How many workout routines have you tried? 1? 5? 10? More? No matter how many you've cycled through, though, are you left dissatisfied - over and over again - with the lack of resulting muscle growth? Well, listen up. In this article, I'm going to show you 3 lifting mistakes (i.e. 'gain killers') that you're likely committing in your workout routine. And how to fix each one.
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You’ve likely heard of ADD. Well, gain killer mistake #1 you're likely making in your workout routine is called “HADD”. That's short for “Hypertrophic Attention Deficit Disorder.” People who have “HADD” switch up their exercises too often and have no long-term focus. But wait. Why is long-term focus so important? Because people who do the same, boring exercises, over and over, do them well - and get stronger on them - simply build more muscle than those who 'switch it up' for whatever reason.
For instance, it's Monday, your chest day. You pop up your phone and find the latest “best chest workout” routine from your favorite influencer. Looks good, and you decide to follow that. Next week, your buddy also happens to be at the gym and is also training chest. So you hop in his workout. Does this sound familiar?
Well, here's the truth. If you're serious about:
... Then you're going to need to go into every one of your workouts with a game plan written out. Instead of simply following a random workout every week! You'll need to account for specifics, like:
... You're going to do to try to 'beat' your last workout. Otherwise, how would you know if you're actually making progress with your workouts? How would you know if you're getting stronger - instead of just "getting a good pump"? Spoiler alert: you wouldn't know (and you're not making progress!)
To illustrate this, a 2019 study had participants perform an 8-week resistance training program using either:
Although the differences between groups did not yet reach statistical significance, the structured group:
What this shows is that had this study been carried out longer or had more subjects, there likely would have been a clear advantage to the structured program.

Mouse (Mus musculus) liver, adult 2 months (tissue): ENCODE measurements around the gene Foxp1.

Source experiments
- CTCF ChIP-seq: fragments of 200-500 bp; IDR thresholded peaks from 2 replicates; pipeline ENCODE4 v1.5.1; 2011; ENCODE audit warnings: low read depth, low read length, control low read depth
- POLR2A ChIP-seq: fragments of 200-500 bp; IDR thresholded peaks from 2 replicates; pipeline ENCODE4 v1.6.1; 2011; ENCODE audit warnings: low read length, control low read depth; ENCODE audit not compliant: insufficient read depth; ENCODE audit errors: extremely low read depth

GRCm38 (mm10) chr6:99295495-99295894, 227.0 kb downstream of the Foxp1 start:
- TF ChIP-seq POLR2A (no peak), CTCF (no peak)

The reason for this is pretty straightforward. It’s well-known that new exercises cause the most muscle damage. After a while, though, you adapt and less damage occurs. So yes, you may feel a lot more soreness from these “random workouts”. But they actually don’t provide as much growth as sticking to the same set exercises and focusing on progressing those with more weight and/or reps over time.
In fact, research shows that early on, much of the increase in protein synthesis response that you get from training is directed toward repairing your muscles. Instead of building them - simply because of the excessive muscle damage it experiences from the novel exercises. Your body is only able to attenuate the muscle damage - and 'focus' on building new muscle - only after a few weeks into a new workout routine.
Meaning? You'll likely need to do an exercise consistently for at least 2-3 weeks before you can start to get the best growth possible out of it.
In addition to this, during your workout, at a minimum, you should be recording the exercise, sets, reps, and weight that you are using. It’s also a good idea to write down your effort on each set. And the settings that you are using on a machine or cable or any modifications you may have made.
This will allow you to control as many variables as possible. In turn, enabling you to more accurately determine if you actually made progress or not during your future workouts. These reference points also serve as a plan of attack for your next workout.
For example, let's say you did bicep curls for an easy 3 sets of 10 reps using 35lbs in each hand. You now know that you’re capable of doing more. So this week, you’ll know that you should at least aim to do 40 or 45 lbs instead of 35 lbs or aim for 1-2 more reps per set. If you didn’t have this information written down, you wouldn’t have an effective plan of attack for your next workout.
Even if you think you’ll remember week after week, I know how easy it is to forget. Especially the minor details, which happen to be what matter the most! It’s why so many people who go to the gym consistently week after week fail to actually progress. So, you know what to do now. Track your progress - and track it properly.
Gain Killer 2: “Junk Volume:” Doing more sets than you should do in a single session, rather than doing just enough to maximize growth.
Most people are unaware that you only have a certain amount of productive sets that you can do in a single session. Adding sets above this threshold will not help you gain additional muscle. But, rather, seems to just increase damage and lengthen your recovery. Hence, the term “junk volume”.